A friend just posted this page from the travel book, “The Longest Way Home: One Man’s Quest for the Courage to Settle Down, ” and it captures one element of the importance of travel beautifully!
It’s written by the travel writing award-winning Andrew McCarthy (IMDB bio), who you may know from his acting career, as an original Brat Pack member (Pretty in Pink, St. Elmo’s Fire, later Weekend at Bernie’s).
Reposted from Grace – “A great read so far! Recommended for all who dream of travel, have dabbled in travel, or have been incurable from the travel bug.” Thanks Grace!
Who knew that McCarthy, a familiar face on the big screen (St. Elmo’s Fire, Pretty in Pink) and the small (Law & Order, Monk), is also a noted travel writer! An editor at large for National Geographic Traveler and winner of several awards (including Travel Journalist of the Year), he contributes travel articles to numerous publications, and his work has appeared in the anthology The Best American Travel Writing. This is not some memoir written by an actor who fancies himself a world traveler. McCarthy really is a world traveler—and a damned fine writer, too. The book features eight destinations—New York, Patagonia, the Amazon, the Osa, Vienna, Baltimore, Kilimanjaro, and Dublin—and, along the way, McCarthy explores himself, too, introducing us to a man whose love for life is matched only by his love for the woman he would eventually marry (and whose growing importance to McCarthy is a thread that runs throughout the book). To readers who think, “Andrew McCarthy? Really?” the answer is a resounding and emphatic yes. Really.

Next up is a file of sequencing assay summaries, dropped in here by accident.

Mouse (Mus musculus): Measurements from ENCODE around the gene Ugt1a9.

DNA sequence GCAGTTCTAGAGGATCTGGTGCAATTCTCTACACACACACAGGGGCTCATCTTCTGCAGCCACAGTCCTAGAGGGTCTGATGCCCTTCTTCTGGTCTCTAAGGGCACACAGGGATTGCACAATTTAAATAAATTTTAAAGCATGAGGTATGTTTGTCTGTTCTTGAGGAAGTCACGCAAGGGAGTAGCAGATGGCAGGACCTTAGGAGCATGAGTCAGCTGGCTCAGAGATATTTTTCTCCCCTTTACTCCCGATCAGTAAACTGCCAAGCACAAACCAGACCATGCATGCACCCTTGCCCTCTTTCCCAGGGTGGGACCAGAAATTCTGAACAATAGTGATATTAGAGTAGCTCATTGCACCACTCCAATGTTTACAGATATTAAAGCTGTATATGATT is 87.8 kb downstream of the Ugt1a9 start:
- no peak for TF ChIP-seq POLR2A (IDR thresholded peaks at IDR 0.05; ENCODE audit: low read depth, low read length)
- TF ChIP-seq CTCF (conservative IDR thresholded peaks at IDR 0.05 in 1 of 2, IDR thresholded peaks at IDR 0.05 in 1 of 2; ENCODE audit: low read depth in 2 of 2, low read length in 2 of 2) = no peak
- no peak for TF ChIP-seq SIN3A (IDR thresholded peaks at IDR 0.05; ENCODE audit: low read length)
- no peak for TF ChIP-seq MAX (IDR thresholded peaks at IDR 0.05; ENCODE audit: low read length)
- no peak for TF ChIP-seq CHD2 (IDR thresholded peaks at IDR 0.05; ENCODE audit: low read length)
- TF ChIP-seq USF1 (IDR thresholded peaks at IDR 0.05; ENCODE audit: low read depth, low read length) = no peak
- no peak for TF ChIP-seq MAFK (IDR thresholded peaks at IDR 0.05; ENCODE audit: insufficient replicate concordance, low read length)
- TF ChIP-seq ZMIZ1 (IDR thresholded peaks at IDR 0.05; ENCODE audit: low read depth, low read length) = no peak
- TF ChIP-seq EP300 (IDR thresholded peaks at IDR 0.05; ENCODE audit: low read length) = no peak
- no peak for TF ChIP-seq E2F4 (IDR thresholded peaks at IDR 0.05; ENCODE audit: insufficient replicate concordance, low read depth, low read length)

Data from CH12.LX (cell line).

Andrew McCarthy as a travel writer:
Andrew is an award-winning travel writer. He is an editor-at-large at National Geographic Traveler, and has written for The New York Times, The Atlantic, The Wall Street Journal,Slate, Travel+Leisure, Afar, Men’s Journal, Bon Appetit, National Geographic Adventure, and others. The Society of American Travel Writers named him their 2010 “Travel Journalist of the Year,” and in 2011 he won their “Grand Award.” He also was awarded the 2011 “Grand Award” from the North American Travel Journalists Association, and has three times been cited for notable work in the “Best American Travel Writing” series.